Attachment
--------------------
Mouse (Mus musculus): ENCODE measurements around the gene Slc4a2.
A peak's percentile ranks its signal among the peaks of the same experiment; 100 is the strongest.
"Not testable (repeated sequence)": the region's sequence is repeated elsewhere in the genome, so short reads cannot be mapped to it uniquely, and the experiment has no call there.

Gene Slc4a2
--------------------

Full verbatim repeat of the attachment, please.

Mouse (Mus musculus): ENCODE measurements around the gene Slc4a2.
A peak's percentile ranks its signal among the peaks of the same experiment; 100 is the strongest.
"Not testable (repeated sequence)": the region's sequence is repeated elsewhere in the genome, so short reads cannot be mapped to it uniquely, and the experiment has no call there.

Gene Slc4a2